Wednesday, May 09, 2012

All the Conservatives' corporate-like donations

Well, what else would you call this happy set of events? Those SNC-Lavalin execs sure are of a like-mind politically. They all donate to the same two riding associations in Quebec too. So happenstance!

A big Conservative winner from the series of donations, of course, ethics poster boy, Christian Paradis with $30,000 transferred into the former Minister of Public Works' riding association's coffers. Paradis is now Industry Minister.

To be fair, it's not just SNC-Lavalin execs making like-minded donations to the Conservatives. A Harper fundraising event saw donations from execs of Quebec's biggest engineering firms pour in to the Laurier-Sainte-Marie riding association in the spring of 2009, just as the federal government was planning to spend the stimulus billions. BPR, for example, had 19 employees coincidentally donate to the Conservative riding association there on one day, April 17, 2009. Again, so happenstance!

That Canadian Press report is worth a detailed read. And to be fair, again, Liberals also had a large fundraiser in 2009 where similar like-minded employee donations can be seen.

Notably, there have been consequences in Quebec for such fundraising tactics:
The province's elections watchdog discovered the firm had circumvented laws preventing corporate donations by funnelling money through employees.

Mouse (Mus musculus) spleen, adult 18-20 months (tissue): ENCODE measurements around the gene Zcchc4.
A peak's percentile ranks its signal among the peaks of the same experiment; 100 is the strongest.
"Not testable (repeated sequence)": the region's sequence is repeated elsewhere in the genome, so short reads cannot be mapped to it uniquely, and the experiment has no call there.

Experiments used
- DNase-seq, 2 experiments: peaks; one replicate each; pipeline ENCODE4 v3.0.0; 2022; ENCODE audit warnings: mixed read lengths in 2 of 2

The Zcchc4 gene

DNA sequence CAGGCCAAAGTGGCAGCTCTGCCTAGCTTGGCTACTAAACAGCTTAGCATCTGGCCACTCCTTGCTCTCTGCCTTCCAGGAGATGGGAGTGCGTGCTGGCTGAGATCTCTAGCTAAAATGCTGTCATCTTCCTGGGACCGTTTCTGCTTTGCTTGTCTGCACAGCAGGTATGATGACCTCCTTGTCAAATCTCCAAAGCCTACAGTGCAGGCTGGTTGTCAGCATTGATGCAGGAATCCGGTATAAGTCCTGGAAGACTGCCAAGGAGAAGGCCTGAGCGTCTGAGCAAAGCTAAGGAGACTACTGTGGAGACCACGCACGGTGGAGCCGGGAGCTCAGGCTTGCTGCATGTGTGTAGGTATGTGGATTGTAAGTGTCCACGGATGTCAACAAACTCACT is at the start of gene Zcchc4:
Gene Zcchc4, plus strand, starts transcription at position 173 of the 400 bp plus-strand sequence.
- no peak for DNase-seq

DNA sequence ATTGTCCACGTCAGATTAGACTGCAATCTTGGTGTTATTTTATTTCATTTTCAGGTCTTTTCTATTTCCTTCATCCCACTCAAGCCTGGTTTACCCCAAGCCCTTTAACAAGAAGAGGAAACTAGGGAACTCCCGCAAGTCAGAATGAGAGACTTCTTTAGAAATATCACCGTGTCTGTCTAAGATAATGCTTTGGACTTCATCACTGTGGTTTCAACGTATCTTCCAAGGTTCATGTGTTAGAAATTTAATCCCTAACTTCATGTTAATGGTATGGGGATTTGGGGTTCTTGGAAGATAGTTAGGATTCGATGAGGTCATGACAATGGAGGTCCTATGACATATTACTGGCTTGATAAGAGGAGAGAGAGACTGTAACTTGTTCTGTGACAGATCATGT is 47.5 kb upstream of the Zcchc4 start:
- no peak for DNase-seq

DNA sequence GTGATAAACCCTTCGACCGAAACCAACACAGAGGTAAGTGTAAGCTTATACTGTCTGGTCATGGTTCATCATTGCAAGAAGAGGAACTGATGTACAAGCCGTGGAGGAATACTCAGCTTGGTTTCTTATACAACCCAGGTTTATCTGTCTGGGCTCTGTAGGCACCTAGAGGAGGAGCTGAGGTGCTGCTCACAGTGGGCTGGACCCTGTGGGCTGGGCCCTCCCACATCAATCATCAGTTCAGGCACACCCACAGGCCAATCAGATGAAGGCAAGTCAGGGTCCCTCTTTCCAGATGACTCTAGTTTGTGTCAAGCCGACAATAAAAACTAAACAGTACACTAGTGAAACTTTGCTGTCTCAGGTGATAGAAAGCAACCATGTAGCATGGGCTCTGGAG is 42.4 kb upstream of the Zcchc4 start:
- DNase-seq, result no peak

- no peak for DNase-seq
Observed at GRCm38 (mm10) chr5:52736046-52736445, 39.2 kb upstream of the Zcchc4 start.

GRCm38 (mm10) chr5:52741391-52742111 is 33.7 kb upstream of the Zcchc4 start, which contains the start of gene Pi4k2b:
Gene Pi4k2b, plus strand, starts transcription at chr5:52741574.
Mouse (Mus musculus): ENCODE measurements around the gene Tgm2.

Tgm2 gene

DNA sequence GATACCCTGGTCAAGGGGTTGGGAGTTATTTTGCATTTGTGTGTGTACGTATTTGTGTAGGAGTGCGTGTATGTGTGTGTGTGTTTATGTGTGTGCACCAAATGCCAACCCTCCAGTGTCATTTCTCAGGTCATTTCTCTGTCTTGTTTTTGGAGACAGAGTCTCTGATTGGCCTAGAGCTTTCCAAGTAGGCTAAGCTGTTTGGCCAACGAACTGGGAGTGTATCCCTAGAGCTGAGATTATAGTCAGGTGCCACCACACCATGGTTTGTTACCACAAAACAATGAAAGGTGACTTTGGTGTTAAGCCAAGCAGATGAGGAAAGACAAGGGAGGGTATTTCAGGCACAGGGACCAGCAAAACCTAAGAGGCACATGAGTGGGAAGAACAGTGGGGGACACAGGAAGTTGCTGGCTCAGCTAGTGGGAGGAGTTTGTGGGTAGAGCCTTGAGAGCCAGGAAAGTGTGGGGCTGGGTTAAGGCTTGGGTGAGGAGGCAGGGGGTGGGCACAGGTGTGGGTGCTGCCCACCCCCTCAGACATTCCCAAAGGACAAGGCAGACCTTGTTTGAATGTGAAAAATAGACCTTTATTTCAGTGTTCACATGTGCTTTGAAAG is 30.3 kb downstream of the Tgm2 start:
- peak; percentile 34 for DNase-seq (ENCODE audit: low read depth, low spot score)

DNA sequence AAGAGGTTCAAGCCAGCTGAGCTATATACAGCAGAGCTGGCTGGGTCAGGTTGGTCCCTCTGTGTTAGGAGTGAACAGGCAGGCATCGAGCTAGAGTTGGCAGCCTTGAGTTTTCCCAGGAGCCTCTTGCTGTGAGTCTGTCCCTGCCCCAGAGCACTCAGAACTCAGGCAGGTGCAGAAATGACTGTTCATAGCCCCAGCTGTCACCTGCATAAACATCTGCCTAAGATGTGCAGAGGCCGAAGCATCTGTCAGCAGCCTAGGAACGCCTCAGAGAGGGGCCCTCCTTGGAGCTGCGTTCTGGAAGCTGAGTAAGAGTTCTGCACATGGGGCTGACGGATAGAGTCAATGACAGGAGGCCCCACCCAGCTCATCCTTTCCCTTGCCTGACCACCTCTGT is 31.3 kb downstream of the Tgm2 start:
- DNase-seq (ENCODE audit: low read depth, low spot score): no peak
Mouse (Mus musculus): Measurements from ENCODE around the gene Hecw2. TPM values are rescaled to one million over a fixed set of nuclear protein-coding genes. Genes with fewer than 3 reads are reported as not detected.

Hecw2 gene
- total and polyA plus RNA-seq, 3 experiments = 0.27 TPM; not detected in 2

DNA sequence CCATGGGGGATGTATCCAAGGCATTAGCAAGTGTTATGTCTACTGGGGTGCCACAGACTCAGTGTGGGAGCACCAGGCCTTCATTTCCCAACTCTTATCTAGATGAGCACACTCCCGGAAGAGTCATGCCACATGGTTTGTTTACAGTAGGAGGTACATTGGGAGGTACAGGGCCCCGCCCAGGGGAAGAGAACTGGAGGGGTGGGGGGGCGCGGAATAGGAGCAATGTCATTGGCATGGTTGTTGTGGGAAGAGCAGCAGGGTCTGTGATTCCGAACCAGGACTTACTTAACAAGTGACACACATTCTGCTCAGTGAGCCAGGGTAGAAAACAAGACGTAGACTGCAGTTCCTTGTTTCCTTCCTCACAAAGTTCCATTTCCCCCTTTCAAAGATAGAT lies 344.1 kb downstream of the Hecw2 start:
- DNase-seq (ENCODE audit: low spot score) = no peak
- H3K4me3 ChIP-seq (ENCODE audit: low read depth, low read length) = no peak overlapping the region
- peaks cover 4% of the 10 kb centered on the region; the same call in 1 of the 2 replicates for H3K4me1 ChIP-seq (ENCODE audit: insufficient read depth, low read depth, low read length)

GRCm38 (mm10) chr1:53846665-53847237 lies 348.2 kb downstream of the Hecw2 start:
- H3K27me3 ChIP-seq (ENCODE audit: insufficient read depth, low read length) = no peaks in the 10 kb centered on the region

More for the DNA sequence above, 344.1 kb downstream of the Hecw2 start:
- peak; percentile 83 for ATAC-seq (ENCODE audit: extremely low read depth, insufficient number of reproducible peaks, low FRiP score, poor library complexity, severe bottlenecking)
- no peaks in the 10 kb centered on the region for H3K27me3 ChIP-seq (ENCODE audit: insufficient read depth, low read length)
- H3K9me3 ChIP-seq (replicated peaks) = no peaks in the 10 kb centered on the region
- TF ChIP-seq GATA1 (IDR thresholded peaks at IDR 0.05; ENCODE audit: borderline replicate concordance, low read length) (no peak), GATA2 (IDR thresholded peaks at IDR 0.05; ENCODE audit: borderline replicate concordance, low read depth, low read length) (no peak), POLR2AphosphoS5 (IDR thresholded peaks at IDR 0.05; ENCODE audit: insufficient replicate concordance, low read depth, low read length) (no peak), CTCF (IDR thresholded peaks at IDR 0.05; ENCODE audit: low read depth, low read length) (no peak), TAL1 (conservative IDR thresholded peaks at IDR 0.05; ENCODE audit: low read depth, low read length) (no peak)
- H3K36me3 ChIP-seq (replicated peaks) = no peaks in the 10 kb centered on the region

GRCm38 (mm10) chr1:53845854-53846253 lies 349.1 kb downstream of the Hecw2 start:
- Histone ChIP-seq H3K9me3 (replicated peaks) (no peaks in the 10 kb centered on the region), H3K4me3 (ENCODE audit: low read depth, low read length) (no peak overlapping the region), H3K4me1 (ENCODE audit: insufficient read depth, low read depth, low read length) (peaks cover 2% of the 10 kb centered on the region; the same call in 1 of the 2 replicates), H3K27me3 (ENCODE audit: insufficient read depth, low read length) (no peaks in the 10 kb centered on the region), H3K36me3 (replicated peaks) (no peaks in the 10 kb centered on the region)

That forced the governing Quebec Liberals to return more than $113,000 in donations collected between 2006 and 2008. Opposition parties, the Parti Québécois and the now defunct Action démocratique du Quebec, returned smaller amounts.

Federal fundraising laws also forbid corporate donations, while limiting individual ones to $1,100 annually, indexed to inflation.
This reporting begs the question of whether there is a need for similar watchdog scrutiny at the federal level.

The ethical appearance stinks. Corporate donations are banned and the Conservatives make a big show of this politically. If Conservatives want to permit corporate donations, they should have the courage of their convictions and bring in legislation.

Update: If possible, and I'm not sure it is, a question that should be pursued is whether there have been any reimbursements to the employees who made these donations. Or, whether non-financial advantages accrued to the employees who made these donations, directly or indirectly from the company (career advancement, etc.) by virtue of the donation. Why would an employee make a donation if there were not advantage accruing to him or her professionally?